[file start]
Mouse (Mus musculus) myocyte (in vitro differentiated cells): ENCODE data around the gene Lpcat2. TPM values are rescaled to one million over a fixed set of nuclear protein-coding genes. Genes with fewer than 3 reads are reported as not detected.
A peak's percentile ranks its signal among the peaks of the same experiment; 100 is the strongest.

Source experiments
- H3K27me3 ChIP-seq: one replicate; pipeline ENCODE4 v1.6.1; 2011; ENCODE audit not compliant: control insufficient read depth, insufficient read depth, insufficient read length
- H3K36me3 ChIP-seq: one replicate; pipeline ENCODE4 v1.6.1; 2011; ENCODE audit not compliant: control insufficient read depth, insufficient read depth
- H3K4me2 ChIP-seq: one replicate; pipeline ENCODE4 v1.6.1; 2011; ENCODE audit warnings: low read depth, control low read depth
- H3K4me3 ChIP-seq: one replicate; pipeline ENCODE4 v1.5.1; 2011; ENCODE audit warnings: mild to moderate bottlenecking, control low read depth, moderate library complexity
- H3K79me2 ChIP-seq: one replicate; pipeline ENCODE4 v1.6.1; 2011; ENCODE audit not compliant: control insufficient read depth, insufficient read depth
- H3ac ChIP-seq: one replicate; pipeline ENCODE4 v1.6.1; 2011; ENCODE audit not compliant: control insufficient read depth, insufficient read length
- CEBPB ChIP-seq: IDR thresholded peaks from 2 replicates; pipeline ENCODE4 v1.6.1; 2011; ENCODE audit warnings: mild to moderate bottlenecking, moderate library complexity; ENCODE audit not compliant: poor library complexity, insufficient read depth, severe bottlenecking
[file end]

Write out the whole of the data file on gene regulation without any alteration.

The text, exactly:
Mouse (Mus musculus) myocyte (in vitro differentiated cells): ENCODE data around the gene Lpcat2. TPM values are rescaled to one million over a fixed set of nuclear protein-coding genes. Genes with fewer than 3 reads are reported as not detected.
A peak's percentile ranks its signal among the peaks of the same experiment; 100 is the strongest.

Source experiments
- H3K27me3 ChIP-seq: one replicate; pipeline ENCODE4 v1.6.1; 2011; ENCODE audit not compliant: control insufficient read depth, insufficient read depth, insufficient read length
- H3K36me3 ChIP-seq: one replicate; pipeline ENCODE4 v1.6.1; 2011; ENCODE audit not compliant: control insufficient read depth, insufficient read depth
- H3K4me2 ChIP-seq: one replicate; pipeline ENCODE4 v1.6.1; 2011; ENCODE audit warnings: low read depth, control low read depth
- H3K4me3 ChIP-seq: one replicate; pipeline ENCODE4 v1.5.1; 2011; ENCODE audit warnings: mild to moderate bottlenecking, control low read depth, moderate library complexity
- H3K79me2 ChIP-seq: one replicate; pipeline ENCODE4 v1.6.1; 2011; ENCODE audit not compliant: control insufficient read depth, insufficient read depth
- H3ac ChIP-seq: one replicate; pipeline ENCODE4 v1.6.1; 2011; ENCODE audit not compliant: control insufficient read depth, insufficient read length
- CEBPB ChIP-seq: IDR thresholded peaks from 2 replicates; pipeline ENCODE4 v1.6.1; 2011; ENCODE audit warnings: mild to moderate bottlenecking, moderate library complexity; ENCODE audit not compliant: poor library complexity, insufficient read depth, severe bottlenecking